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Bicycle Safety

The North Shore of Massachusetts is a great place to go bike riding.  Whether it’s for shopping, recreation or to go to and from work, bicycling saves money on gas and is terrific exercise!  According to the Boston Globe, some North Shore towns, including Beverly, Lynn and Salem are taking initiatives to support bicycle riding in the North Shore by increasing bike lanes, off road paths, and signage.  Bike lanes and off road trails are popping up in other towns too, like Lynnfield, Wakefield and Saugus.  As biking grows, bicycle safety has taken on a new importance.

commerce-acts-books-477966-mAccording to, 15 bicycle-related fatalities and 131 bicycle-related serious or incapacitating injuries were reported in 2012.  In 2008-2012, the highest number of fatalities occurred on Mondays in August and September.  During the same timeframe, males accounted for 79% of all bicycle fatalities.  In Massachusetts, bicyclists must adhere to all applicable motor vehicle laws.  Children 16 years of age and under, operating or riding as a passenger on a bicycle, must wear a properly fitted and fastened helmet.  The helmets must be approved helmets with a U.S. Consumer Product Safety Commission certification sticker.

The National Highway Traffic Safety Administration suggests that bicyclists take the following precautions to prevent accidents on the roadways:

  • Look left-right-left before entering a roadway
  • Ride in straight, predictable lines and use hand signals before changing lane positions
  • Follow the same rules of the road as the motorists (stop at a stop sign or a red light)
  • Ride with the flow of traffic, never against it
  • Do not drink and ride
  • Do not ride after dark

Some suggestions for motorists are:

  • Yield to bicyclists as you would a motorist and do not underestimate their speed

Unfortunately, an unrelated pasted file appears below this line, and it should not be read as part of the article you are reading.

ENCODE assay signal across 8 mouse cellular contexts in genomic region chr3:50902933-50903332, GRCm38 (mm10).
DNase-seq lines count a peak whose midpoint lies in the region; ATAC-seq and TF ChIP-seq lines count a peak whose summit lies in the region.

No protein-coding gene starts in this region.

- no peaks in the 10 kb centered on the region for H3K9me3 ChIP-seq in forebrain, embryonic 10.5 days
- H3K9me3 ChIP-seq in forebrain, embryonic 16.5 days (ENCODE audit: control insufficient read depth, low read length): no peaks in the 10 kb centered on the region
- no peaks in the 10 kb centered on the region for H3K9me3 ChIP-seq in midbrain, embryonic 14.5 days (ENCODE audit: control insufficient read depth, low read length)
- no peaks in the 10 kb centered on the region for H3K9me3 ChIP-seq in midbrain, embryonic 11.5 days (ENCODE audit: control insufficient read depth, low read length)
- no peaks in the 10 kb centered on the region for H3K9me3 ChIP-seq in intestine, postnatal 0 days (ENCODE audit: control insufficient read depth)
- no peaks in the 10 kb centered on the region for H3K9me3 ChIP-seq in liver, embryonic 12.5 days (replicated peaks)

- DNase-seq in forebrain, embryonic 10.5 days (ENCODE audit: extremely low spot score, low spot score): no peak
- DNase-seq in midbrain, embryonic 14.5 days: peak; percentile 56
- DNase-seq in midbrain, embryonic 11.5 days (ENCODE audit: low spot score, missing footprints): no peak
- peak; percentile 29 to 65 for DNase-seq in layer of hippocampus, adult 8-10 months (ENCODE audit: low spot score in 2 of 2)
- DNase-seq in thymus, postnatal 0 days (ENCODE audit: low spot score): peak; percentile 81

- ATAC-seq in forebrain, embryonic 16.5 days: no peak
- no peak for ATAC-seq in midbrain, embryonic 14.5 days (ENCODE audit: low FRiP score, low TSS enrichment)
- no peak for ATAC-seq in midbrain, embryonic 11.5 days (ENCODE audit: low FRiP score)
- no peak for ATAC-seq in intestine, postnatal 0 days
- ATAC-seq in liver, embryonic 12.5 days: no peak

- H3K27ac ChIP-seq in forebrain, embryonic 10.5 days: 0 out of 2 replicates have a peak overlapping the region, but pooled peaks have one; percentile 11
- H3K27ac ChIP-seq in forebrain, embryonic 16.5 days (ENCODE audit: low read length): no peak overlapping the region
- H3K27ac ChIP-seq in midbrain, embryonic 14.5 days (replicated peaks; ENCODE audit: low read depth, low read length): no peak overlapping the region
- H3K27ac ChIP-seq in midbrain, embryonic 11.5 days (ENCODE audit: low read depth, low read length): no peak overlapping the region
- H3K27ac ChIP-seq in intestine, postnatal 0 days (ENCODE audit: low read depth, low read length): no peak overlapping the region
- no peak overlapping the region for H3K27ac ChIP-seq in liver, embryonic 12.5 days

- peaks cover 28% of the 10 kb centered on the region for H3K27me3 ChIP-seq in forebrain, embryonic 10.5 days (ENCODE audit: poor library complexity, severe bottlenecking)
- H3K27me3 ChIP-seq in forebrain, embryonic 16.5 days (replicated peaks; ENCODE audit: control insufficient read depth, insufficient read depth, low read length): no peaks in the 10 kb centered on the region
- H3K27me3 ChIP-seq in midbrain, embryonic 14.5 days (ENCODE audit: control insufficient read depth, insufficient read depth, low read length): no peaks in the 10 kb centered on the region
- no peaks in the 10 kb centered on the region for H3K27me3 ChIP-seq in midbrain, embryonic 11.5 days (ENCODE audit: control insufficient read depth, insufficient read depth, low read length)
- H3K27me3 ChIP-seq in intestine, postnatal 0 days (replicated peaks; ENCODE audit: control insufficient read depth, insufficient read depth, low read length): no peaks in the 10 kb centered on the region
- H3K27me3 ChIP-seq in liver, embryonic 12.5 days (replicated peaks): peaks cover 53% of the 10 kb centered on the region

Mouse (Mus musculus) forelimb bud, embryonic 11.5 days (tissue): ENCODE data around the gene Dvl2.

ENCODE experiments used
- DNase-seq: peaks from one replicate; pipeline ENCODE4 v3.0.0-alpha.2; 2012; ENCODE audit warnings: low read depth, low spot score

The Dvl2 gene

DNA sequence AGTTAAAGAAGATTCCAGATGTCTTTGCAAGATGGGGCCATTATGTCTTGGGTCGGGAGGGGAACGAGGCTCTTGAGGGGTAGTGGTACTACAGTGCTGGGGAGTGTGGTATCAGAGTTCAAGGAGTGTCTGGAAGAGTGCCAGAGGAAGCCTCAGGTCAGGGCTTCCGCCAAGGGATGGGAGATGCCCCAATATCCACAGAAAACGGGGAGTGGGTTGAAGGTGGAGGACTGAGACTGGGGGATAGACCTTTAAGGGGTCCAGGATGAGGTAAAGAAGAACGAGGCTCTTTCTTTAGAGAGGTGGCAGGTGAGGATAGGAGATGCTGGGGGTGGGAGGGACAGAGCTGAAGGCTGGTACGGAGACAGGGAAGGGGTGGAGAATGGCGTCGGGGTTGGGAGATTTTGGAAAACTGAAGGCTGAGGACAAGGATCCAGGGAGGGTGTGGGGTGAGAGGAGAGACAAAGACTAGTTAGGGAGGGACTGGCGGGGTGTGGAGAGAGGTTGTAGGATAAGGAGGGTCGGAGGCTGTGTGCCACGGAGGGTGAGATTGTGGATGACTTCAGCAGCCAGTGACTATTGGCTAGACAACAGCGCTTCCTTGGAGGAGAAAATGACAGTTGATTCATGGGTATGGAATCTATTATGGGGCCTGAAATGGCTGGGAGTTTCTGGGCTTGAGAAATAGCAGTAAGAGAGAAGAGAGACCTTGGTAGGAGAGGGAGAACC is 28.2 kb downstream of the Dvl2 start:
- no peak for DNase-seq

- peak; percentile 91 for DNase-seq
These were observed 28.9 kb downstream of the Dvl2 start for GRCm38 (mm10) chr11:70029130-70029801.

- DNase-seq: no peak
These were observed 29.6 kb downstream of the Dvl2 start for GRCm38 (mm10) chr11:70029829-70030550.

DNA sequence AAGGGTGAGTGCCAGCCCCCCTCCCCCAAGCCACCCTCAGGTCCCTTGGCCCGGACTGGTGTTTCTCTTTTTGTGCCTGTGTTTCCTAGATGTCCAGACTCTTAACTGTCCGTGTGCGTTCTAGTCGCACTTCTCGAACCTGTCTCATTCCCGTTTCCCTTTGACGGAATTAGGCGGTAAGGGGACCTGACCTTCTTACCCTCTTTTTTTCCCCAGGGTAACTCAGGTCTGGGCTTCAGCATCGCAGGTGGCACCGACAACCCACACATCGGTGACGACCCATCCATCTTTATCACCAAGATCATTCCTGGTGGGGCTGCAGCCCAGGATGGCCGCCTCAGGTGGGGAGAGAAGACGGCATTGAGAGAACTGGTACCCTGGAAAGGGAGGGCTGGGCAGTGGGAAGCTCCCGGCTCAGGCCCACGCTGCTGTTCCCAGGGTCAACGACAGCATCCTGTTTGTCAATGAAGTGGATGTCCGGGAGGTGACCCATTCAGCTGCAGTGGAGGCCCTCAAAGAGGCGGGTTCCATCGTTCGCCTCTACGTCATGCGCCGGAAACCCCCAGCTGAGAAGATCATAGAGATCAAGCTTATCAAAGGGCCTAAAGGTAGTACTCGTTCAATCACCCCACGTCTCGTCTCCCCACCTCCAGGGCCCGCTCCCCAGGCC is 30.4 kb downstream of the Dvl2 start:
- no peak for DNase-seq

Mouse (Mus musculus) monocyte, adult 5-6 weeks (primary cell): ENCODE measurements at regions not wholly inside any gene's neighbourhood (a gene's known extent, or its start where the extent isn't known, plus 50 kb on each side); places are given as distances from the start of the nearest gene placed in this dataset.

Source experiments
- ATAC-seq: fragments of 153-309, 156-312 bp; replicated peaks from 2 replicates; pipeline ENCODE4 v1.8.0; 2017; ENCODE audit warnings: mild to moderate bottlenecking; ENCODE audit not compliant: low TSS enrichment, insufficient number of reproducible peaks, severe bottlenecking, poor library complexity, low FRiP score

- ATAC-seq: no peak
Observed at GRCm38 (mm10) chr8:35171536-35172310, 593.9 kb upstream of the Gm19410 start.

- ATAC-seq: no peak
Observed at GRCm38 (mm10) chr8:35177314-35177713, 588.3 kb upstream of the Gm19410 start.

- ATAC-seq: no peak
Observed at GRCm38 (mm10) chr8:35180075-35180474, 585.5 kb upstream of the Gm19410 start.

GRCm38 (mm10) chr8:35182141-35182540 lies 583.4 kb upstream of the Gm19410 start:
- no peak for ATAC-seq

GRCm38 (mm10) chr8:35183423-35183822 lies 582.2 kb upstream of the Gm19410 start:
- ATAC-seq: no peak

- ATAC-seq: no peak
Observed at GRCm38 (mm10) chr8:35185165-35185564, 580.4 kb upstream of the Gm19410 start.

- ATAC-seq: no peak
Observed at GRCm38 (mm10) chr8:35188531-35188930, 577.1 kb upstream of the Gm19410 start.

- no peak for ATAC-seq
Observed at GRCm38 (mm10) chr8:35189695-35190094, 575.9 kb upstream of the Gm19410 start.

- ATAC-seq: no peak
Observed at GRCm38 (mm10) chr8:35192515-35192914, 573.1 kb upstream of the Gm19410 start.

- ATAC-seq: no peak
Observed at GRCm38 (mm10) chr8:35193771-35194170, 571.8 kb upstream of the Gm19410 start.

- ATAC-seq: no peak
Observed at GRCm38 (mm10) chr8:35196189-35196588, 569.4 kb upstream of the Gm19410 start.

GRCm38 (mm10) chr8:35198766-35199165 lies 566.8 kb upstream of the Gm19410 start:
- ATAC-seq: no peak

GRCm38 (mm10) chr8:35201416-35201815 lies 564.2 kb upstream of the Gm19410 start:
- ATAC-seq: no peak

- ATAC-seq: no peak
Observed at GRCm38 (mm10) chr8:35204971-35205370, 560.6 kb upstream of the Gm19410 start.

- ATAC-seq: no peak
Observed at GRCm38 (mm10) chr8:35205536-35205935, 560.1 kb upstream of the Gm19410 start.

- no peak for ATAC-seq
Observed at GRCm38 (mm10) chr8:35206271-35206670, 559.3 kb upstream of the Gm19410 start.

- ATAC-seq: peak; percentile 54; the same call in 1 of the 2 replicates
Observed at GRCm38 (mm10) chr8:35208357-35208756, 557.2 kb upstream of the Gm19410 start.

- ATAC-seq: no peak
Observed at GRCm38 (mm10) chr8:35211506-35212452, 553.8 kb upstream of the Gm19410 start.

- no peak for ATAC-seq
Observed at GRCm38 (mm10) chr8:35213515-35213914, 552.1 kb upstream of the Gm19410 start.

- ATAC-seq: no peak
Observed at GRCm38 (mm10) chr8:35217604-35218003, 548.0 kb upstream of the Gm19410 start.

• Look around for bicyclists
  • Look left-right-left before turning right on red
  • Obey the speed limit
  • Drive defensively
  • Always be prepared to stop
  • Pass bicyclists as you would another vehicle, when it is safe to move over to an adjacent lane

Massachusetts General Laws Chapter 89 §2 states that:

The driver of a vehicle passing another vehicle traveling in the same direction shall drive a safe distance to the left of such other vehicle and shall not return to the right until safely clear of the overtaken vehicle; and, if the way is of sufficient width for the two vehicles to pass, the driver of the leading one shall not unnecessarily obstruct the other. If it is not possible to overtake a bicycle or other vehicle at a safe distance in the same lane, the overtaking vehicle shall use all or part of an adjacent lane if it is safe to do so or wait for a safe opportunity to overtake. Except when overtaking and passing on the right is permitted, the driver of an overtaken vehicle shall give way to the right in favor of the overtaking vehicle on visible signal and shall not increase the speed of his vehicle until completely passed by the overtaking vehicle.

The driver of a vehicle may, if the roadway is free from obstruction and of sufficient width for two or more lines of moving vehicles, overtake and pass upon the right of another vehicle when the vehicle overtaken is (a) making or about to make a left turn, (b) upon a one-way street, or (c) upon any roadway on which traffic is restricted to one direction of movement.

When riding a bicycle or if you are a motorist sharing the road with bicyclists it is important to take precautions to prevent accidents.  Check your blind spots and make sure to slow down when passing a bicyclist.  If you are injured while bicycling or if you injure a bicyclist, call an experienced attorney to discuss your rights.

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